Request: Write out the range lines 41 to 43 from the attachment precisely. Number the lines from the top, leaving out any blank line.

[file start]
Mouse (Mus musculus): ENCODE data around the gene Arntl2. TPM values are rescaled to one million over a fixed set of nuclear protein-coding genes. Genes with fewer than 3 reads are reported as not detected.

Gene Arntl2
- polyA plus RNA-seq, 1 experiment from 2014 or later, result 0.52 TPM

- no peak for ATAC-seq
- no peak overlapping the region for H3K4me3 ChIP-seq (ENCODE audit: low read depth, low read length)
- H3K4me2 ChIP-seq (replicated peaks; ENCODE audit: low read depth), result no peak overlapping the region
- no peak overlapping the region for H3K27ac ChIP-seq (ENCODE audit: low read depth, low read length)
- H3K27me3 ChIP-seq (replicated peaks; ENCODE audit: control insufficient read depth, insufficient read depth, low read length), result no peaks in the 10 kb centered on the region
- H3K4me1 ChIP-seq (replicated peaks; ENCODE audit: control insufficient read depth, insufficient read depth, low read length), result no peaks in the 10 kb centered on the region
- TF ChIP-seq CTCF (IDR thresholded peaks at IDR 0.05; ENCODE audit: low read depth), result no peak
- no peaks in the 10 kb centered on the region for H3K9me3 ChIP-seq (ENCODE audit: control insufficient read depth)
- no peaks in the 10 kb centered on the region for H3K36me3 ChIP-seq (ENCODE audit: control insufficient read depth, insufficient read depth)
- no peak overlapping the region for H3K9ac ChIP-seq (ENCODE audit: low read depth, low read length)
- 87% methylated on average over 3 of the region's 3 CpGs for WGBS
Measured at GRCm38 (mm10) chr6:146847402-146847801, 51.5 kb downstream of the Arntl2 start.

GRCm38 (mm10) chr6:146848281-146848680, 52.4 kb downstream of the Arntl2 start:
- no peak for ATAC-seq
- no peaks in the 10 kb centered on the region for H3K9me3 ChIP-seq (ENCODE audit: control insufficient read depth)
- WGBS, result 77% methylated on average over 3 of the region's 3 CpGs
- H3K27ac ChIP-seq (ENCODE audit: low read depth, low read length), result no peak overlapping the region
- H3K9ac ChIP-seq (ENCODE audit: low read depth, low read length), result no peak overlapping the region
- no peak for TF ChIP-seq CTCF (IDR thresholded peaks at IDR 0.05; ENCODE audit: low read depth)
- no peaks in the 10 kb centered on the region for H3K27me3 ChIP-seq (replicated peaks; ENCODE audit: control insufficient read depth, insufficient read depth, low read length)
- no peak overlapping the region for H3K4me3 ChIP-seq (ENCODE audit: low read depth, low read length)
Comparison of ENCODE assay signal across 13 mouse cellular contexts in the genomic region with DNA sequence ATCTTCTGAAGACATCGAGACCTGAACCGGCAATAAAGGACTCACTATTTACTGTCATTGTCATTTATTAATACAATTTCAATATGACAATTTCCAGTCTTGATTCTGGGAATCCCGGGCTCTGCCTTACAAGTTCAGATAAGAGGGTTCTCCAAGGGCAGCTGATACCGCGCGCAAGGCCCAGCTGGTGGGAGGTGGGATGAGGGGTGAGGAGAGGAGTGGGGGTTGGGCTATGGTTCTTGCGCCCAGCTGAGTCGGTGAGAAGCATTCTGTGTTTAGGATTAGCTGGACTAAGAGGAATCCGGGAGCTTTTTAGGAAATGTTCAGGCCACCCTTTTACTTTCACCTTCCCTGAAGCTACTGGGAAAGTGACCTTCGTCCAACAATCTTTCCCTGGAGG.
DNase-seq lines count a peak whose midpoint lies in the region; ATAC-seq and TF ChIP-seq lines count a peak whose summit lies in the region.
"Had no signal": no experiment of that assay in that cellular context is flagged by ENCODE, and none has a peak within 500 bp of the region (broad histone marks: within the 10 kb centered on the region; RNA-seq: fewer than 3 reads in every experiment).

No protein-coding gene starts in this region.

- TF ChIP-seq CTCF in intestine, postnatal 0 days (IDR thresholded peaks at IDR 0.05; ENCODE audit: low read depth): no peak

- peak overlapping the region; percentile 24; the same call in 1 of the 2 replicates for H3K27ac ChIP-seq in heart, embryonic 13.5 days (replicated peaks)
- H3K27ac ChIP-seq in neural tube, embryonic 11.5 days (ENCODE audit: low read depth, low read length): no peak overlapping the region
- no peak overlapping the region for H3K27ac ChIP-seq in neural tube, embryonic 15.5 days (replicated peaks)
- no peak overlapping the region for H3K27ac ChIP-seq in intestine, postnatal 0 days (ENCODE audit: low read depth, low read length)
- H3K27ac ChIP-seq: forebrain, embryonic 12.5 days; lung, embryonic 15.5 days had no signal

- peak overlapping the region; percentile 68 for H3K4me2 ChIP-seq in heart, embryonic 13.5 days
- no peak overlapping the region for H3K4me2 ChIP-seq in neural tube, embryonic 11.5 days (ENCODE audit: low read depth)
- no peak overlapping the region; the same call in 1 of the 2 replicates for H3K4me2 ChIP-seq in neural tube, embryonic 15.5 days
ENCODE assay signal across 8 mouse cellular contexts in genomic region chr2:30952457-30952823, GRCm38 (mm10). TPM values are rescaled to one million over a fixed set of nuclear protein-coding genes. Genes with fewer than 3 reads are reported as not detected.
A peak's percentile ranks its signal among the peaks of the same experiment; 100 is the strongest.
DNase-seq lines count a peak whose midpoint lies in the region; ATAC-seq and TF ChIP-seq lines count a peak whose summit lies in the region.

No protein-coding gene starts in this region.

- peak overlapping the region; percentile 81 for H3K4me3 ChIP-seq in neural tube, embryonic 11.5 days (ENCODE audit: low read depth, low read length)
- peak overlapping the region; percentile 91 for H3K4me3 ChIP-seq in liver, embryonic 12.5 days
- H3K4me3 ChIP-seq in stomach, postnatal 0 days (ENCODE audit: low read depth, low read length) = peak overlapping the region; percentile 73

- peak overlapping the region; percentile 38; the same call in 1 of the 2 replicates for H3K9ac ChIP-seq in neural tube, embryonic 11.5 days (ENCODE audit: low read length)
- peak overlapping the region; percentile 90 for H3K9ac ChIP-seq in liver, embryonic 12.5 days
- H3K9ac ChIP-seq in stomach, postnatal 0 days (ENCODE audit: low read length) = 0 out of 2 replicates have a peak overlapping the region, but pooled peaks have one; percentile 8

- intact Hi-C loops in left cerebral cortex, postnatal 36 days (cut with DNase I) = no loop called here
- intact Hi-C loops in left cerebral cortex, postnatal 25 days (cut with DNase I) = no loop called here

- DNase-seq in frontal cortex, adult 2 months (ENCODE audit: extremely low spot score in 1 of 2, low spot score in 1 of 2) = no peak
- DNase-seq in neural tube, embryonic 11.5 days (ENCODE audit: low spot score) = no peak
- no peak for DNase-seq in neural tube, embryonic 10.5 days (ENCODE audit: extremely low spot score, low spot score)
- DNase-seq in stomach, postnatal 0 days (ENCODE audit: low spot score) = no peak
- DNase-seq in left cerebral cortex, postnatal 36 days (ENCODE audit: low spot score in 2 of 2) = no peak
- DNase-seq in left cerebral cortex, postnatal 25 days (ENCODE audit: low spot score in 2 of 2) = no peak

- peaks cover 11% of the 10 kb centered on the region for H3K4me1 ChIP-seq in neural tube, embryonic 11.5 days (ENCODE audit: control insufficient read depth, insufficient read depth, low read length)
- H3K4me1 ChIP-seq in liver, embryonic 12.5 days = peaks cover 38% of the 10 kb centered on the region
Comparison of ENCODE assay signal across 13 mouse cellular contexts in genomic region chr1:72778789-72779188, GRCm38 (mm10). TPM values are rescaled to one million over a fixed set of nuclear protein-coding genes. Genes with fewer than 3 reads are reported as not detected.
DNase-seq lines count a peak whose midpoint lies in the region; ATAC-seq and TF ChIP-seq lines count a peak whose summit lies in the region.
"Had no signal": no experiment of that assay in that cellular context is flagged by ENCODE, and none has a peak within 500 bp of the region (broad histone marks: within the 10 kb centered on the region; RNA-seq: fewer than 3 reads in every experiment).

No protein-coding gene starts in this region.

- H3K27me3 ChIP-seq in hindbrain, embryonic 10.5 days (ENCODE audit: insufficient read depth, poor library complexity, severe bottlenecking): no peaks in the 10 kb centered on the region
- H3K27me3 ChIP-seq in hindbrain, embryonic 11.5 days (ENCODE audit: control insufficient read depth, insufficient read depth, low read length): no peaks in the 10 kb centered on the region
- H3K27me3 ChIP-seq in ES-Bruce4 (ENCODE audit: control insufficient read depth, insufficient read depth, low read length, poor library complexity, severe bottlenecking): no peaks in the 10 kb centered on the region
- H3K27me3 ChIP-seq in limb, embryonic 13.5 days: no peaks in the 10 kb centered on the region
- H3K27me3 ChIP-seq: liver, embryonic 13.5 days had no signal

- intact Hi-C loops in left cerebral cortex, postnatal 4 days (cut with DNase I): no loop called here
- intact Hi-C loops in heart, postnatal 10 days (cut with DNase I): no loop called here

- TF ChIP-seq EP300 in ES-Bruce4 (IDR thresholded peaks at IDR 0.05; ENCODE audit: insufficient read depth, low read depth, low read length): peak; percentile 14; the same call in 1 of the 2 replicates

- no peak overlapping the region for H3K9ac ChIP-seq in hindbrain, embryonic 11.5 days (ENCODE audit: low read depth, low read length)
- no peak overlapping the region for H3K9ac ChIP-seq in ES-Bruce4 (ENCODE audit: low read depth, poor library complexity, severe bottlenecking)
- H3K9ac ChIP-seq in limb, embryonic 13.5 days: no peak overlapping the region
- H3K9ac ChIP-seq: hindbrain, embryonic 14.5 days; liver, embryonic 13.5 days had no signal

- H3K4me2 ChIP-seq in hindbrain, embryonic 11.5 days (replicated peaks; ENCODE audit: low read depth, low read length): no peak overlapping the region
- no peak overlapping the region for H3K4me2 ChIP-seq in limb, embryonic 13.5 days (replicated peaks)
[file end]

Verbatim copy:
No protein-coding gene starts in this region.

- peak overlapping the region; percentile 81 for H3K4me3 ChIP-seq in neural tube, embryonic 11.5 days (ENCODE audit: low read depth, low read length)
- peak overlapping the region; percentile 91 for H3K4me3 ChIP-seq in liver, embryonic 12.5 days